-Hollywood films seldom use clipped/blown whites if that is not what they intend to use.
-100 percent white is almost never used.
-White is usually warmer than video monitor white (D65), it is closer to traditional film projection (around D60).

Hollywood look: 180 degree shutter
-Hollywood films almost always use a 180 degree shutter. Films with 360 degree shutter have a lot of motion blur.

Hollywood look:Conclusion
A film made with a cheap camera and cheap lenses using ND filter, 180 degree shutter, shallow depth of view and grain/noise can look more like a Hollywood film than a film with made with an expensive camera that has a “made for TV” look.

More info:

Cine lenses
-are built for manual focusing with follow focus systems
-zoom lenses often lack “breathing” when focusing
-Prime lenses often come in matched sets

SLR Magic 25mm T0.95 HyperPrime Cine III Lens and Anamorphot-40 1.33x Anamorphic Adapter Kit (MFT)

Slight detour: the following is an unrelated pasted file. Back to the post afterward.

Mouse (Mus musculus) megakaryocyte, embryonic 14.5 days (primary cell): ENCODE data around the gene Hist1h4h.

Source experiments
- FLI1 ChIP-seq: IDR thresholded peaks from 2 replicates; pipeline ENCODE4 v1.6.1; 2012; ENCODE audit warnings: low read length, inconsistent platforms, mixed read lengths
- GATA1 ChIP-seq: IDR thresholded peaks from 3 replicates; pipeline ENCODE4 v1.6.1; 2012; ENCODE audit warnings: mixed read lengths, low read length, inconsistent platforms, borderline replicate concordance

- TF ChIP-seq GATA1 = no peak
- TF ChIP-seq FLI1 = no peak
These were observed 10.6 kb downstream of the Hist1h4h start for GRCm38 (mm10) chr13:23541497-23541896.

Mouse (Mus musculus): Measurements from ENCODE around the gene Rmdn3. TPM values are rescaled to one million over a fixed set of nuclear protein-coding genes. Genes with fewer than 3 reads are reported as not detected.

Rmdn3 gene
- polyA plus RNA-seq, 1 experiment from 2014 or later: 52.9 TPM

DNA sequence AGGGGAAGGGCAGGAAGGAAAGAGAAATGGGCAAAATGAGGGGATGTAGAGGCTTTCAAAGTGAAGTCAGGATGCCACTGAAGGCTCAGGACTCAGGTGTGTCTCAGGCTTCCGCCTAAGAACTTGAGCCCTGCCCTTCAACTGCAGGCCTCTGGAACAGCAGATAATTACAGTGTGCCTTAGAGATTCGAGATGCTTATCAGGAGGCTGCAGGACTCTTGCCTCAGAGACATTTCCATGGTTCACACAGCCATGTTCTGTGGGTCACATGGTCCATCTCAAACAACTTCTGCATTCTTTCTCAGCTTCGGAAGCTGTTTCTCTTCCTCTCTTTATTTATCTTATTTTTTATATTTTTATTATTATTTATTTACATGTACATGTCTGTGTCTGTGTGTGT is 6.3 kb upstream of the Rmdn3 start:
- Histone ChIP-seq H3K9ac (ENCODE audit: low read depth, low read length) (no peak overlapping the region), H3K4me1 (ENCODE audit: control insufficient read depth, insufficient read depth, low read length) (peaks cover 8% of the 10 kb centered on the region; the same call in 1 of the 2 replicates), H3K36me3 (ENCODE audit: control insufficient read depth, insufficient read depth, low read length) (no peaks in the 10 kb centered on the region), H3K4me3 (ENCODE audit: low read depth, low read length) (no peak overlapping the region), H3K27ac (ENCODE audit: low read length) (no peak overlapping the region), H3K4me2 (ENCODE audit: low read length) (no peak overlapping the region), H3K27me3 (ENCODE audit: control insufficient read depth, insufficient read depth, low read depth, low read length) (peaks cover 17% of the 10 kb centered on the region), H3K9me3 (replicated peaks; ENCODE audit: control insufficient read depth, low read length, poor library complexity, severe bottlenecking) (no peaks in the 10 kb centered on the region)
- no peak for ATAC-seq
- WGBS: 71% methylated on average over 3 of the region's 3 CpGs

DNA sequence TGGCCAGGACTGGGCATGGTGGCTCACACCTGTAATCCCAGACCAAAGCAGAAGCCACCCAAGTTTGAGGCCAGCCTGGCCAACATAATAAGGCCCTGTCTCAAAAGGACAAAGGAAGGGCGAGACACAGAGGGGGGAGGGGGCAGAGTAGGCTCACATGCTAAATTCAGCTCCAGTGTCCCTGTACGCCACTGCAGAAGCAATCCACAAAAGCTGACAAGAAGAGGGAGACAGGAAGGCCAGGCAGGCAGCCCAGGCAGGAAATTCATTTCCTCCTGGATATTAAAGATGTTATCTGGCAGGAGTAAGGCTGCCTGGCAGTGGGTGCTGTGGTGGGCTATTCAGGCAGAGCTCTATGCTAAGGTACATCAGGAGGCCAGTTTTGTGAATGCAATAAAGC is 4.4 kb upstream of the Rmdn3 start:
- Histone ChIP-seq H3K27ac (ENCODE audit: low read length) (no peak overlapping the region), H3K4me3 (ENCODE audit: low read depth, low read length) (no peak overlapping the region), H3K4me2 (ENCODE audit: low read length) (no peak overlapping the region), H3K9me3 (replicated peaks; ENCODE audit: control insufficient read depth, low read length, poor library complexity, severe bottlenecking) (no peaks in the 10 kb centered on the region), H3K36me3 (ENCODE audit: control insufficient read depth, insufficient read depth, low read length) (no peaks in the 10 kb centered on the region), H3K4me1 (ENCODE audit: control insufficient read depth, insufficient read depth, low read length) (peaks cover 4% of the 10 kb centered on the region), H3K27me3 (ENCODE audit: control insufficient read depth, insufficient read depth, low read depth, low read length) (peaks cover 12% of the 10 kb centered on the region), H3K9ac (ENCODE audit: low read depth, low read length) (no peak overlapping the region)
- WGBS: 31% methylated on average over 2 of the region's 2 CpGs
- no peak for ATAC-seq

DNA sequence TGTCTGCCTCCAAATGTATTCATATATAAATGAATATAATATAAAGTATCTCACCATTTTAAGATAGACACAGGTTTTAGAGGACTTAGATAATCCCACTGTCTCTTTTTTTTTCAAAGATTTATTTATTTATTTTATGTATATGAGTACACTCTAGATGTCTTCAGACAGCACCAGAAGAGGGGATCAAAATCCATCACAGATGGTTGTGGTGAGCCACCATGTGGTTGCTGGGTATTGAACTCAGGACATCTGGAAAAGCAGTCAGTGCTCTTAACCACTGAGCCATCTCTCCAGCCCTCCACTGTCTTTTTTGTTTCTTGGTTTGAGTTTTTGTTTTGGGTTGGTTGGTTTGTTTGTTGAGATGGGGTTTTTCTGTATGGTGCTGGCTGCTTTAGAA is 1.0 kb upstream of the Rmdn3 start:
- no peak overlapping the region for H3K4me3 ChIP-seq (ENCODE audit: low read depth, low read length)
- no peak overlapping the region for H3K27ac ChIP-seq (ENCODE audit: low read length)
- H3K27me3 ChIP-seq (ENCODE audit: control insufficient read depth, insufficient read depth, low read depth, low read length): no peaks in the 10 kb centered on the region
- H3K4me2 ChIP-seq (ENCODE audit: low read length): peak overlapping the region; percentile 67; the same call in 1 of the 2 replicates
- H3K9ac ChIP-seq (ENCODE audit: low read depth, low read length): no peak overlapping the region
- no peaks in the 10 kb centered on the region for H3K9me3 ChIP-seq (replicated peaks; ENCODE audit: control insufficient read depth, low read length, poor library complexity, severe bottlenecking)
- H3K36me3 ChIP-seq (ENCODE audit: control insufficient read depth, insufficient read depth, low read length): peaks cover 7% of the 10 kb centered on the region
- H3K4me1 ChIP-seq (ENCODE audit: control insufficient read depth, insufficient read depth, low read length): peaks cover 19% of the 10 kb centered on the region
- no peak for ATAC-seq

B&H Photo Link

Tokina Cinema 11-16mm T3.0 with Micro Four Thirds Mount
B&H Photo link

Focusing with just about any still photo zoom lens will create a breathing effect that is simply an optical design characteristic. There is no adjustment for this flaw within the lens. It’s part of the optical-mechanical design and is taken into consideration during the development of a lens. Breathing is a bad thing in cinema because it really pulls the audience out of the scene. It changes the field of view of the lens and appears as though the lens is zooming in and out during even a small focus pull. This is why cinema lenses are designed not to breath and add substantially to the cost in order to do so.

Duclos: Why Cinema Lenses Cost So Much

Used lenses
KEH and ebay sells used lenses like the Zeiss Contax lenses
Link to contax lenses at keh

If you build a set of Voigtlander Nokton, Zeiss Contax, Leica R, Nikon Ais or Zeiss ZF.2 lenses, you can do the Duclos Cine-mod on them.